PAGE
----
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Chamber Music Wilmington continued its 2018-19 season, in Beckwith Recital Hall at UNCW, with a concert by the splendid Aizuri Quartet. By now, the listener goes to a Chamber Music Wilmington concert expecting world-class playing as a matter of course. This concert did not disappoint.
The quartet’s name is derived from aizuri-e, a Japanese tradition dating from the early 19th century in which woodblocks are printed in blue. Their four-work program was unconventional. Each half began with a masterwork of the Classical quartet literature and was followed by a piece written in the last few years. Both of these new works are on the group’s first CD released a few months ago. This album has been nominated for a Grammy, one of the Aizuri’s numerous accolades. The concert began with Beethoven’s String Quartet in B-flat, Op.18, No. 6. All of the six early Beethoven quartets are jewels, written in the spirit of Haydn, the composer who established the string quartet as a major genre. Beethoven studied with Haydn and admired his music. The opening theme was delightful, with a most delicate accompaniment. Such delicacy turned out to be a characteristic sound of the ensemble. The synchrony of the players was complete and the buoyancy of the movement was conveyed wonderfully. The soft, anticipatory transition to the recapitulation was especially effective.
The second movement was quietly expressive, while the shift to the minor in the middle section was laden with mystery. The first violin offered especially fine phrasing, and a surprise major chord had excellent resonance. The rhythms of the third movement were effectively conveyed and in the skittering trio, one suspected that the dancer was a bit drunk. The famous 4th movement – “La Malinconia” – shows Beethoven looking ahead to the emotional intensity and range of his later music. The quartet projected the mood shifts with perfect coherence and a sense of unfolding drama. There was another passage of exquisite soft and an effervescent ending.
The first half concluded with Blueprint by North Carolinian Caroline Shaw, written in 2016. Shaw is appearing with some frequency on Chamber Music Wilmington concerts. A piece of hers was played on the series last April; a concert featuring her will be taking place in March, postponed from the fall due to Hurricane Florence.
Blueprint is based on the Op. 18 Beethoven quartet which had just been performed. Its title can be taken as alluding to that origin, or to the aizuri-e tradition mentioned earlier. The CD on which the quartet recorded this piece is titled “Blueprinting.”
Shaw’s piece starts with allusion to the melancholy last movement of the Beethoven, then spins into a lyrically dissonant language as it unfolds associative connections and evolution based a good deal on a two-note rhythm. The shifts between ideas were handled – as in the Beethoven – with flawless unbroken flow. There was an extended pizzicato section which conveyed real color and phrase. This was followed by a passage which was beautifully soft. This showed the height of skill, and in the perfect resonance of Beckwith Recital Hall, every note projected. A pause conveyed a maximum of drama before the virtuoso coda led to a whimsical pizzicato ending. At a bit under eight minutes, the piece is short but rich.
After intermission, the program picked up with the Mozart String Quartet in F, K.590. This is primarily a melodious work, rather than dramatic or contrapuntal. Combined with the previous works on the program, the overall caste of the music to this point was by turns lighter or lyrical.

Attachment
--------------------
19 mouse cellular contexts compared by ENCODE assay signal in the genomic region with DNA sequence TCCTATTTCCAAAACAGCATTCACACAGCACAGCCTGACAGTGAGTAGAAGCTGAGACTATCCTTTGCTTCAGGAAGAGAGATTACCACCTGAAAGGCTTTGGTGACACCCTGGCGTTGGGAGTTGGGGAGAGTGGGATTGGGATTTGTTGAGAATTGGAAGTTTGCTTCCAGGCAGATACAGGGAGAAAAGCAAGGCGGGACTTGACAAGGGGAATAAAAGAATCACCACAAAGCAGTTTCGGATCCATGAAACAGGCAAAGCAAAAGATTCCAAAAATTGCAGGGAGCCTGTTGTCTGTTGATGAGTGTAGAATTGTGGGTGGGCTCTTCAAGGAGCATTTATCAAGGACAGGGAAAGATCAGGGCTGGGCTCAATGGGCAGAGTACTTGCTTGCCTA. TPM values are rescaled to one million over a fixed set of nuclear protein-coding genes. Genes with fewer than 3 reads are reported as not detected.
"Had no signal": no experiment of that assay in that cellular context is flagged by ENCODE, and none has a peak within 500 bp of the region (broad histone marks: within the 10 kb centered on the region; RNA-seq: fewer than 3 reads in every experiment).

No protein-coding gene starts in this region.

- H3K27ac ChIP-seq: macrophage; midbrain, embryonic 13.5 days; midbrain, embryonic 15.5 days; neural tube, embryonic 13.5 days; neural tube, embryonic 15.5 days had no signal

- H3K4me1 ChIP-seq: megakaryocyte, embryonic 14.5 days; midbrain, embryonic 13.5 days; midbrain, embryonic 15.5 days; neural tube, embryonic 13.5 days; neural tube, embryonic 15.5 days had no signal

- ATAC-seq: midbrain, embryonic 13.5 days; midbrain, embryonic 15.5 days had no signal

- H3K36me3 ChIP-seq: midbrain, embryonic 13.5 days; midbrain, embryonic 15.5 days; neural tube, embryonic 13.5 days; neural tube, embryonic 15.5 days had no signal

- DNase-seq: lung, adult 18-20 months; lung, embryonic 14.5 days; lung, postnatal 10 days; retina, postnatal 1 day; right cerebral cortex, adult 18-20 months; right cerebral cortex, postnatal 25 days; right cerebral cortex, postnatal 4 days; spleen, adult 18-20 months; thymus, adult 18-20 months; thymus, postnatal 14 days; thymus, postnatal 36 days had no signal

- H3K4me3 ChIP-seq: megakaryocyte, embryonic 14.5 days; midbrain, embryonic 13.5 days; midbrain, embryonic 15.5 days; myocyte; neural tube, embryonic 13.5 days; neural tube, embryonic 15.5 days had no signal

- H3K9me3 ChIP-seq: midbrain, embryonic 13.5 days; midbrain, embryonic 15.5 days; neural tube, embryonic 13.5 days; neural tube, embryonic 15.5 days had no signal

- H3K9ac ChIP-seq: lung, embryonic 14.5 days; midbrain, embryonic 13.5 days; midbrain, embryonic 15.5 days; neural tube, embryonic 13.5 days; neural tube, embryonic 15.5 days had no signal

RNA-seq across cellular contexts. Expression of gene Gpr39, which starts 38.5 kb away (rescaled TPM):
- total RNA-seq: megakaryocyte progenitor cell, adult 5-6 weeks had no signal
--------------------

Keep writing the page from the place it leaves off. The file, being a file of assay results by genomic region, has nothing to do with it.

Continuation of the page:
The first movement had comic interplay and the cello had some showy passages. Even in this superb group, the cellist, Karen Ouzounian, stood out for her obvious excitement as a performer. The ensemble brought fine phrase shapes, delightful melodies, and a brief passage of counterpoint. The sound was totally transparent – ideal for Mozart. The lovely melody of the second movement was highlighted with very sensitive balance among the instruments. The third movement, with a little bit of peasant dance quality, had good strong contrasts. The last movement came closest in spirit to the earlier Beethoven. It also had the most intensity of the piece in its middle section. The transparent sound of the quartet was wonderfully present here as well.
The last work of the program was Carrot Revolution, composed in 2015 by Gabriella Smith. This 11-minute piece, the most intense of the evening, provided a climax contrasted to what had come before. The name of the piece comes from the sentence attributed to Cezanne: “The day will come when a freshly-observed carrot will set off a revolution.” It was clearly written in this spirit, taking the framework of the string quartet, now over 250 years old, and freshly re-hearing what it can do, with imagination, vitality, and unexpected juxtapositions.
It begins with the cello being played as a drum, combined with scrapes in the other strings. Striking sound, intense material, played with total focus and drama.... Drumming and scrapes were combined with pitches such that one gained new ideas of what the four instruments can sound like. Other elements slide in: minimalism, and perhaps country music or other styles hard to identify in this context. Machine-like sounds – or maybe insects – combined with what could be the whine of the wind. The drumming and scratching came back at the end, with an abrupt stop which brought the humor of surprise.
The program could have ended with Mozart – familiar and the finest of music. Instead, the quartet chose to end with a pulsing new work and avant-garde sounds. This showed deserved faith in the music, in their own consummate performance, and in their audience. The Wilmington audience rose to the challenge, giving ample appreciation to the exciting conclusion of the concert.